See, there you go. We'll stop there, All right, so let's, let's start. It's always fun for me to hear people's career paths and I know a little more about yours than most, but why don't we? You maybe can talk us through your career path from your in-house. You did the teaching, you were back, you know. You went to agency, back in house and solopreneur now. So talk about how that all happened, how you went from a graduate math program and teaching math to marketing ops and anything that you learned along the way, especially like outside of marketing ops or marketing, even like sort of like anything you learned from your marketing training that you find valuable in your career or found have found valuable.

Speaker 2:

Yeah, I'll try to start with boring details. But my career, I think, like a lot of people, a lot of searching at the beginning, a lot of soul searching and trying to figure out what I want to do for until I die very daunting. And so I, when I finished undergrad, I finished in math, I majored in math, I went to PFL they're like a Sendoza competitor and I started my career there. I had interned there throughout college and I was in the IT department initially and I just did that for a few months. I didn't do it very long and then I ended up I was like, okay, I want to go to grad school. I miss math. So I went to grad school. I spent one year.

Speaker 1:

I think that's the first time I've ever heard anyone utter that phrase.

Speaker 2:

I will never utter it again because I no longer miss it. I did at the time and I spent a year in grad school studying math and trying to get my master's degree and you know I thought I missed it. I didn't actually miss it that much and I was after one year. I had already known I didn't really want to continue with the program. I didn't know what else I wanted to do. They had kind of a staffing gap so I actually stayed on after telling them I was done with school as a quote unquote adjunct teaching like math 100 not 200 to the college students at that school. And then, while I was doing all of this, trying to figure out what I was going to do for the rest of my life, pfl reached out to me and they said hey, you know, got this tech called Marketo and we realized you probably should have someone staffing it, like it's not actually magic and doesn't do its own thing by itself.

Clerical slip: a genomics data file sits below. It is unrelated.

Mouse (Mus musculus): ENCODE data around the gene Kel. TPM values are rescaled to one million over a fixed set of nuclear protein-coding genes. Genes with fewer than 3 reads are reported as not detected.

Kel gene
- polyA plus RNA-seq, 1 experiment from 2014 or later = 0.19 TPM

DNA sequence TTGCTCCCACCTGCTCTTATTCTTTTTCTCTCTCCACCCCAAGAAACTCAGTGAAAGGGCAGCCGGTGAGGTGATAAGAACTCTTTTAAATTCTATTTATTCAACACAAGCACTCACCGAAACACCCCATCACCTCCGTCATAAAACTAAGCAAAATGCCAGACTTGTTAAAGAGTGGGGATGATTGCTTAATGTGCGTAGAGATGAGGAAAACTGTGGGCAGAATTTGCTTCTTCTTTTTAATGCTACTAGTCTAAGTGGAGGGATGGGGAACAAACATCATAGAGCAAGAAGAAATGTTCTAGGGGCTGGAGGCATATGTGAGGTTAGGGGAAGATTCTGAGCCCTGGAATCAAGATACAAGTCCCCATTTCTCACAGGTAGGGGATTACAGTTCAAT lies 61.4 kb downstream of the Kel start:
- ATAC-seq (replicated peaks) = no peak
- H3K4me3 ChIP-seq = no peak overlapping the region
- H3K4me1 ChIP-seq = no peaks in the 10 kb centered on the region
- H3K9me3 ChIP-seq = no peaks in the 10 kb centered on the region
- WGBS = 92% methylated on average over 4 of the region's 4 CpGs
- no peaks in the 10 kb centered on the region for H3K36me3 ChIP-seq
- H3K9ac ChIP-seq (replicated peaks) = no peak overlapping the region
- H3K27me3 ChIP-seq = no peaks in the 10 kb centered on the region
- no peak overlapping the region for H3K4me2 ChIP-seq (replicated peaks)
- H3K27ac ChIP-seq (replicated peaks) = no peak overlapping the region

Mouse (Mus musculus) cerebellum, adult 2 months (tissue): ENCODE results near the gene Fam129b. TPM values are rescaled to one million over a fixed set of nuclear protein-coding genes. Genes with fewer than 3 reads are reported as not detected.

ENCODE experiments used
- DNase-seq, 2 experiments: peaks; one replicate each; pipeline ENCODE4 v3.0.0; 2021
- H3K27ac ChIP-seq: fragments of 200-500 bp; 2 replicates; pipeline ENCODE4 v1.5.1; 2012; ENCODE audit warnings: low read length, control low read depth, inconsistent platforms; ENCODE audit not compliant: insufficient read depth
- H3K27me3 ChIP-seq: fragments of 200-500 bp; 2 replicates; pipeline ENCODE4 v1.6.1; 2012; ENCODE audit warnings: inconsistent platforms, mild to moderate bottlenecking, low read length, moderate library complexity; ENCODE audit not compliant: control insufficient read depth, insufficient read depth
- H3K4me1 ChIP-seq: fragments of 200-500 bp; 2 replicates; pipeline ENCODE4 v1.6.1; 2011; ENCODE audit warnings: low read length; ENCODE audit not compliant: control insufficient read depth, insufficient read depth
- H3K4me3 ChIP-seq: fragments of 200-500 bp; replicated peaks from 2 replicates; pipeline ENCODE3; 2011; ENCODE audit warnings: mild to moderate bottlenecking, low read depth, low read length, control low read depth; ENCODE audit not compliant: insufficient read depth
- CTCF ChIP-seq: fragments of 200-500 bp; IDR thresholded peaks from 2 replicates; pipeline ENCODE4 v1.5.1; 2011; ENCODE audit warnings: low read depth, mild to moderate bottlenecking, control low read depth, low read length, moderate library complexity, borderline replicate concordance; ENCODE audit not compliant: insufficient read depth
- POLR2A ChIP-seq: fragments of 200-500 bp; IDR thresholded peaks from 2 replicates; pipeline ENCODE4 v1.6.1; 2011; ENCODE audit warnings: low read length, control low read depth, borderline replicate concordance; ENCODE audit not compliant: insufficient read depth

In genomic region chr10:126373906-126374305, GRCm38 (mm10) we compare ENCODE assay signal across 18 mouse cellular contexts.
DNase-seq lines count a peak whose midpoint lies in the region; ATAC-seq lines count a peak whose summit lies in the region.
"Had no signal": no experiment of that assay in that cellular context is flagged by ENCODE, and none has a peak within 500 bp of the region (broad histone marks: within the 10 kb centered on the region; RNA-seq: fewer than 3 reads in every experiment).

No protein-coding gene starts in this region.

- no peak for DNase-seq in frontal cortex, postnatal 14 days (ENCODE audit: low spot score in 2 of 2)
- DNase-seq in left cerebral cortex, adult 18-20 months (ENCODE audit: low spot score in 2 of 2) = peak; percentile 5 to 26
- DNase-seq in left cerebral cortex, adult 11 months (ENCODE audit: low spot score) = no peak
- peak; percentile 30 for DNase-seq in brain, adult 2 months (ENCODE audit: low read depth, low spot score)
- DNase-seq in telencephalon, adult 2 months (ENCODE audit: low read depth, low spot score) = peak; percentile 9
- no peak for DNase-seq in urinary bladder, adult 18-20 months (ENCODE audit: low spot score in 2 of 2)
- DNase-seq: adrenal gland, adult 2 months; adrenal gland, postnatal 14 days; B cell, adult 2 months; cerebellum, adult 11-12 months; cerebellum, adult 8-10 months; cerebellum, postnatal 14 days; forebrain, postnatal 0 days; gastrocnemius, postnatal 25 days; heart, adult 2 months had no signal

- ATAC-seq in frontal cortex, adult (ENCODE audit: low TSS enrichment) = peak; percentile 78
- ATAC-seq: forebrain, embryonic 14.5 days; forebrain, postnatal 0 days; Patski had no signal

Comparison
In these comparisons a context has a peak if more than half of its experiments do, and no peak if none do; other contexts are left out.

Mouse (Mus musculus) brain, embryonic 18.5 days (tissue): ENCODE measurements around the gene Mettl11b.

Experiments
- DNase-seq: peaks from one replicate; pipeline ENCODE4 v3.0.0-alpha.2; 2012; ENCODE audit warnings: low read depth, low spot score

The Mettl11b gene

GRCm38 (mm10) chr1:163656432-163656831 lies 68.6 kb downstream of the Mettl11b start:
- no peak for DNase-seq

Speaker 1:

You mean the automation and marketing automation wasn't truly automated without somebody doing some work.

Speaker 2:

Crazy right you never would have known.

Speaker 1:

Yeah.

Speaker 2:

So, yeah, they called me like do you want to come run it? And I was like you know what? I would love to make some money, so sure, and left grad school officially, wiped my hands clean of that, Went to PFL as their like Marketo administrator. So, like everyone else in this industry, I could say it found me. I did not find this industry but I like it. Like pretty much immediately was like this is so much more fun than what I was doing before Because I can like literally see the results of what I'm doing and I'm helping other people do their jobs better. I'm seeing it like seeing how people are responding to the effort that my team is doing, and it was really cool. So I stayed there for a few years.

Speaker 1:

That's great. So did you. I know you said you decided that you didn't love marketing or miss math. Sorry, miss math, but what did you study? Anything in particular that you think is applicable to what you're doing now?

Speaker 2: